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Please begin with an informative title:

Hello everyone, welcome back! As we continue our journey into the secretive world of federal budgeting. That same federal budget that is available to all in painstaking detail on the internet for all to see (or download). If you’re like me, just having thousands of pages containing more numbers than imaginable is absolutely heaven, and it’s FREE!

 So as we move further into the budget I wanted to refresh everyone on just one chart from last week. Below is the budget at its highest level; receipts or revenues, and outlays or spending.


You must enter an Intro for your Diary Entry between 300 and 1150 characters long (that's approximately 50-175 words without any html or formatting markup).

Let’s move to both sides of this chart and fill in a bit more detail starting on the right side, with receipts. I selected to start here because receipts come mainly from you and me in the form of income taxes. Here is the breakdown of the government’s receipts for 2011.

Looking at the top, you can see it contains the total 2,304B for 2011 receipts. This number is made up of all the below breakouts. Notice one labeled EEGt&CD, what is that you ask?  I wanted to condense the categories so that later they will fit better on some charts you will see further down. I took; Excise tax, Estate & Gift tax, and Customs Duties and made a new category labeled EEGt&CD = Estate Excise Gift Tax & Custom Duties. Why did I call it that, well because I can, it’s my chart. The category Social Insurance is broken into two categories; “Social Insurance" On-Budget, and “Social Security" Off –Budget. This will come in handy when we discuss Social Security, a request brought up by MarshWiggle.

Briefly, Social Security is an “Off Budget” trust fund, refers to transactions of the Federal
Government that would be treated as budgetary had the Congress not designated them by statute as “off-budget”. Since 1990 and the enactment of Omnibus Budget Reconciliation Act (OBRA) and a subsection of that called the Budget Enforcement Act (BEA) stipulated that the two Social Security Trust Funds (which make up Social Security) and Postal Operations are formally considered “Off-Budget”.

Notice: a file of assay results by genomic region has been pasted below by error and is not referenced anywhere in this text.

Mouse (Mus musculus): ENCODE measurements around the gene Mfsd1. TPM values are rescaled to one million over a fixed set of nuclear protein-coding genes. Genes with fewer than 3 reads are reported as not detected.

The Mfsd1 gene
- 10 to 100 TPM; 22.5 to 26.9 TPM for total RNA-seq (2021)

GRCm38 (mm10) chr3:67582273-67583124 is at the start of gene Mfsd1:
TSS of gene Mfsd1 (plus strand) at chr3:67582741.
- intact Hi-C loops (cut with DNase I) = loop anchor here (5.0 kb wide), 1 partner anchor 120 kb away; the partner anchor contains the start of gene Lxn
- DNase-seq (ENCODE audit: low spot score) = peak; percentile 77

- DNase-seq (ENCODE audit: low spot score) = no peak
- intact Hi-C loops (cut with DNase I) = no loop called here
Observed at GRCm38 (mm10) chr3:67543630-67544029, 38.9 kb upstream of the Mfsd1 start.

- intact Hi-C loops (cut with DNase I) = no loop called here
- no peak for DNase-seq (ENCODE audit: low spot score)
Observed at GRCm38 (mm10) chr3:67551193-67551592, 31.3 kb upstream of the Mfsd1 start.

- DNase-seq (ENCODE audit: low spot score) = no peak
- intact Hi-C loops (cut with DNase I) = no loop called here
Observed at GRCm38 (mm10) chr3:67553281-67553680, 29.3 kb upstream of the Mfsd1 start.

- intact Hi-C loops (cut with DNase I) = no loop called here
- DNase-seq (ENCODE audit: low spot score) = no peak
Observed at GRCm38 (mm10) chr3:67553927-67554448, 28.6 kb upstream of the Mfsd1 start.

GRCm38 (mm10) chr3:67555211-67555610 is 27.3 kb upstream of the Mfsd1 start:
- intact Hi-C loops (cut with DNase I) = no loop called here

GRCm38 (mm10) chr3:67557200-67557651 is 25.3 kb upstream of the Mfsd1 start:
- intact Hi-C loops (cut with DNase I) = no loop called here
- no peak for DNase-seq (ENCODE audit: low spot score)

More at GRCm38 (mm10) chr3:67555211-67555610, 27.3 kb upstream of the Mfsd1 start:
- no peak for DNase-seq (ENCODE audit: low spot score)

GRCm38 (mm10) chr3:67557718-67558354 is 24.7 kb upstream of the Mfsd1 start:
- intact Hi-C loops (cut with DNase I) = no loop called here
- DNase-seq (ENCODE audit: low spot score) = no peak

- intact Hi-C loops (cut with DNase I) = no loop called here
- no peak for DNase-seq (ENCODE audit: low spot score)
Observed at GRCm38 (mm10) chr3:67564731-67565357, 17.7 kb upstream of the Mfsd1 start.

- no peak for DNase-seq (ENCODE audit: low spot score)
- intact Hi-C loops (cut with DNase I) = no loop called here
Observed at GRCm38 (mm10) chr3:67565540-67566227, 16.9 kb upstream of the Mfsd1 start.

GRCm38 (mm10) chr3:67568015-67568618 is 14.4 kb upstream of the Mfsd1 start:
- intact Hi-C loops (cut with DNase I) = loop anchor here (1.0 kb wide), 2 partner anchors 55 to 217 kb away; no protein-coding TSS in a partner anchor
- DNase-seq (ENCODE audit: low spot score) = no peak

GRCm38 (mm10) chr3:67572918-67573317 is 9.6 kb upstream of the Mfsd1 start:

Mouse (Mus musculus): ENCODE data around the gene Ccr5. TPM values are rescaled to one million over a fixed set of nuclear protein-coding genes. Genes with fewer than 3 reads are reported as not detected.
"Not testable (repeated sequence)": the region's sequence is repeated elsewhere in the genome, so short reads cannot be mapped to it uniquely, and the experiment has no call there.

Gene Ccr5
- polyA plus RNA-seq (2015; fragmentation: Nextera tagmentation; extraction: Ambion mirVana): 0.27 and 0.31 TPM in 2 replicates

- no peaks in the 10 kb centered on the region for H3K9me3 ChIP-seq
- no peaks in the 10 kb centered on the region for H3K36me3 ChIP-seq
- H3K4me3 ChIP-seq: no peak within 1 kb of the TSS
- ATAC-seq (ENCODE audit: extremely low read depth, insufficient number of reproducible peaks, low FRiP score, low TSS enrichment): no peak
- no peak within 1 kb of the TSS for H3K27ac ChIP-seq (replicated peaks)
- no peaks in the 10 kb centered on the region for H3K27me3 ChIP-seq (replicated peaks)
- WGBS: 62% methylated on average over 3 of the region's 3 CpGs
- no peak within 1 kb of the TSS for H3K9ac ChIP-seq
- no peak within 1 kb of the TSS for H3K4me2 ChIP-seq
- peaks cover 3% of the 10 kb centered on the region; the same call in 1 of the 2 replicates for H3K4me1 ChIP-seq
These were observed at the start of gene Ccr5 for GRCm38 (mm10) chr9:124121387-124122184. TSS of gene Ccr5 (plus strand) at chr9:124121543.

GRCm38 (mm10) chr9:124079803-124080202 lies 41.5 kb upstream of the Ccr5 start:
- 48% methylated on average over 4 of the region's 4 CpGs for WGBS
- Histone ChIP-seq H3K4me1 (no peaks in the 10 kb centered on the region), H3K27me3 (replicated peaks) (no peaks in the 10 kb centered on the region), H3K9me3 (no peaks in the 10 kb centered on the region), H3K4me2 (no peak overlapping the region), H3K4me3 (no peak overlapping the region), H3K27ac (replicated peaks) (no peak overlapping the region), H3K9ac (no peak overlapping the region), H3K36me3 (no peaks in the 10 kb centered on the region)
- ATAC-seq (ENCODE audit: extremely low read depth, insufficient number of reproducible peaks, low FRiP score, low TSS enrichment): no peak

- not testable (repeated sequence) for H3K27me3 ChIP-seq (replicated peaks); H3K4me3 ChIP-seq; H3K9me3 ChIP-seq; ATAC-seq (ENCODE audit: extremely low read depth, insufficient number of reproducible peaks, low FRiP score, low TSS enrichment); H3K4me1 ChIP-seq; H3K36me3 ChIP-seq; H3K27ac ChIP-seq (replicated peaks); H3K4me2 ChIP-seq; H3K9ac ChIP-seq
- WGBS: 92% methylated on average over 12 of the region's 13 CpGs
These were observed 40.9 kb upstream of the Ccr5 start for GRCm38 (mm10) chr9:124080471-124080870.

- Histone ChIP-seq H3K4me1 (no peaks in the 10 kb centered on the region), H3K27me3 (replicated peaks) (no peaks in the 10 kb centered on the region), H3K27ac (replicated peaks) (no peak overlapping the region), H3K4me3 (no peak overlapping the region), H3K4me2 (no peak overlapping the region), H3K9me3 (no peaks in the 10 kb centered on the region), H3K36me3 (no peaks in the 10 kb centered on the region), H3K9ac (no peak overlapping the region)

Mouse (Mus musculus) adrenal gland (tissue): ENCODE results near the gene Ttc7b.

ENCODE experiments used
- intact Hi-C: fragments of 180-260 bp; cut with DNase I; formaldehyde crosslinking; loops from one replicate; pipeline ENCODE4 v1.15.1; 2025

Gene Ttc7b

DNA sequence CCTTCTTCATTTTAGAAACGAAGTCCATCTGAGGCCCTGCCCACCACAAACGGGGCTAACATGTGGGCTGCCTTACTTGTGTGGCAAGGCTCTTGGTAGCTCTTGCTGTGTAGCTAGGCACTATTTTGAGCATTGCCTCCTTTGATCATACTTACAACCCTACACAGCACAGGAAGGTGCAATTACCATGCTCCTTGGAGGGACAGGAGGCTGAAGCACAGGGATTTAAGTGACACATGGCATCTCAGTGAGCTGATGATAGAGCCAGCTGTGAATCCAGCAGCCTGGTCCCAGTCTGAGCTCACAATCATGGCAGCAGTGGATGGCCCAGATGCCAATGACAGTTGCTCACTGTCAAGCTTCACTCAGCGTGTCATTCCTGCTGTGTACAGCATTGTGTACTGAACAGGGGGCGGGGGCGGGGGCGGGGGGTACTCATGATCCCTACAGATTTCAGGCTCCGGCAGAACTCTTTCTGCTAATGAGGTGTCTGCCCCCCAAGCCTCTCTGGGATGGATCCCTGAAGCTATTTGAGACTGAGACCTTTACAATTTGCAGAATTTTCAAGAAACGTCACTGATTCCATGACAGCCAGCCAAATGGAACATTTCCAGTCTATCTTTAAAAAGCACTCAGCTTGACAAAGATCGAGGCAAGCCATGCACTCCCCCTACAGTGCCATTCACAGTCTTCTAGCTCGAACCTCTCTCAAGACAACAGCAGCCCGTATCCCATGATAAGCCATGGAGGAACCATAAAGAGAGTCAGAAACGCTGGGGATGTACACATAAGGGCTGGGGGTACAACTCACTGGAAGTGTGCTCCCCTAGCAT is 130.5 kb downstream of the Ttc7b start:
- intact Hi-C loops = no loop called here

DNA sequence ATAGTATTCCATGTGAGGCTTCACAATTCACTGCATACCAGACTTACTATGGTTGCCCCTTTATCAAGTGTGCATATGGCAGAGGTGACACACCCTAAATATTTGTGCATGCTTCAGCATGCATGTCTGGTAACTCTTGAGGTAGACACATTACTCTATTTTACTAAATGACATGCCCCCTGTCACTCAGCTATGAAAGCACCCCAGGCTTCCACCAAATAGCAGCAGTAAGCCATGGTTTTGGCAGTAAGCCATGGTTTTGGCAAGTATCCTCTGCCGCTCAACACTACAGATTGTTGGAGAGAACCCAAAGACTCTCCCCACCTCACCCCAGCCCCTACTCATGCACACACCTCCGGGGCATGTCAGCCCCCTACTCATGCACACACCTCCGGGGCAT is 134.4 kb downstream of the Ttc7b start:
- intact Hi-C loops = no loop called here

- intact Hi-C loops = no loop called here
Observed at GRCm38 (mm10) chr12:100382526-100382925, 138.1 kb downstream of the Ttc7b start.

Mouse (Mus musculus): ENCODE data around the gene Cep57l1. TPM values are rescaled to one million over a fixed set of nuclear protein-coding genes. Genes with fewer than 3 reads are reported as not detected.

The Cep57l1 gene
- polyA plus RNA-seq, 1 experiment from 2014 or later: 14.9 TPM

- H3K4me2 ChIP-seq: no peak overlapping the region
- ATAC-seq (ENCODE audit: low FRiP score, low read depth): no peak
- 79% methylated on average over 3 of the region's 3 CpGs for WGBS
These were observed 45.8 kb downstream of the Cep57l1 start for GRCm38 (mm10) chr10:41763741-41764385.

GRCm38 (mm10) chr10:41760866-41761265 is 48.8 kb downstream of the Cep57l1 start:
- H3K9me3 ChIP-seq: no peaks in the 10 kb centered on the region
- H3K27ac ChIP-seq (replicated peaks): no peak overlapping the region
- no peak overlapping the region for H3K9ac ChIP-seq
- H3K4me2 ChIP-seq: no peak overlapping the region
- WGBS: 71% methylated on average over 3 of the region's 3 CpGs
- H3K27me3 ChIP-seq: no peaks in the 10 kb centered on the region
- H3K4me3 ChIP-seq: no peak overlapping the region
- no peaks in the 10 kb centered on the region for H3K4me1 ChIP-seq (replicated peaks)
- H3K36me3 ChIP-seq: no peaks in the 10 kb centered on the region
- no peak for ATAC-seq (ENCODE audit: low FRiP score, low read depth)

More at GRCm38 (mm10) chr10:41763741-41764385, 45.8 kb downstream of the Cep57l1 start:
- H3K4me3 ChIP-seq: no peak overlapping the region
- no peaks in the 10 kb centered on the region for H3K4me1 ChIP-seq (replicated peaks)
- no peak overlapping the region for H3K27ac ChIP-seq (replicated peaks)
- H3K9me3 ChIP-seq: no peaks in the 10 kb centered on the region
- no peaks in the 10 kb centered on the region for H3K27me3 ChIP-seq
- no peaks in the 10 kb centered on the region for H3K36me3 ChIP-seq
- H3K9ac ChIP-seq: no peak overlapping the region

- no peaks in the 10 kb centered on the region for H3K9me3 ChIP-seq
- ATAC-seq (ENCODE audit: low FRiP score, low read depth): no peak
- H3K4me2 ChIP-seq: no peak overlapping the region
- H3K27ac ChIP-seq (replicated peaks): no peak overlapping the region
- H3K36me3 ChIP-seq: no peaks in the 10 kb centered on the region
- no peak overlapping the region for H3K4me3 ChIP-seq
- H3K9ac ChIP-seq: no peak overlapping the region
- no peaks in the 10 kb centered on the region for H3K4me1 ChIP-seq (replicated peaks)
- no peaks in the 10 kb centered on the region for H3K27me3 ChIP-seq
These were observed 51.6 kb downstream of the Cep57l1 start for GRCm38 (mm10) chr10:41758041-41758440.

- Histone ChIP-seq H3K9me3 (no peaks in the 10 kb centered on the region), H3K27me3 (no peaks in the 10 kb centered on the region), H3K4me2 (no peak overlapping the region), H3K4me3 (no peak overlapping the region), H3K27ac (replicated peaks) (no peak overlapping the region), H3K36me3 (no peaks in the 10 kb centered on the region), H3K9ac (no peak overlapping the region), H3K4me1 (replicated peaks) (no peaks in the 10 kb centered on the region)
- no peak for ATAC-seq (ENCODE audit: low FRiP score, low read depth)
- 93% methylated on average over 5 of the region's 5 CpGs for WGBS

One interesting fact is that all the administrative costs for running the Social Security program come from the discretionary part of outlays. In 2011 the Govt. spent 5.9B administrating the program. For our purposes it is included in our totals and I will expand on Social security in the future. (I can’t wait!)

Here are our 2011 Government receipts in one chart.


Let’s move on to our outlays.

I decided to make these figures negative as I wanted to present the receipts and outlays in the form of a checkbook. Displaying them this way is much more eye pleasing than gigantic accounting spreadsheets. Of course I love those sheets but I realize most people shudder at the sight of them.

You will also notice a dotted line with the terms discretionary and mandatory at the bottom. These are terms that describe two forms of government spending, they are defined as follows.

Discretionary spending - means budgetary resources (except those provided to fund mandatory spending programs) provided in appropriations acts. (From the OMB)

Mandatory spending - means spending controlled by laws other than appropriations acts (including spending for entitlement programs) and spending for the food stamp program. (From the OMB)

To put this in normal speak, when you hear Congress arguing about spending every year (Defense, NPR, EPA, etc…) these discretionary spending amounts are set yearly. Mandatory programs – for the most part – are on auto pilot. Meaning spending levels are set forever -- and depending on how good the original law was – may only need to be tweaked every so often. The Republicans dislike mandatory spending and would prefer everything was under the discretionary label. Could you imagine the gridlock if Congress had to agree on spending levels for mandatory programs (Medicare, Medicaid, Unemployment Insurance, etc…) every year? It would chaos.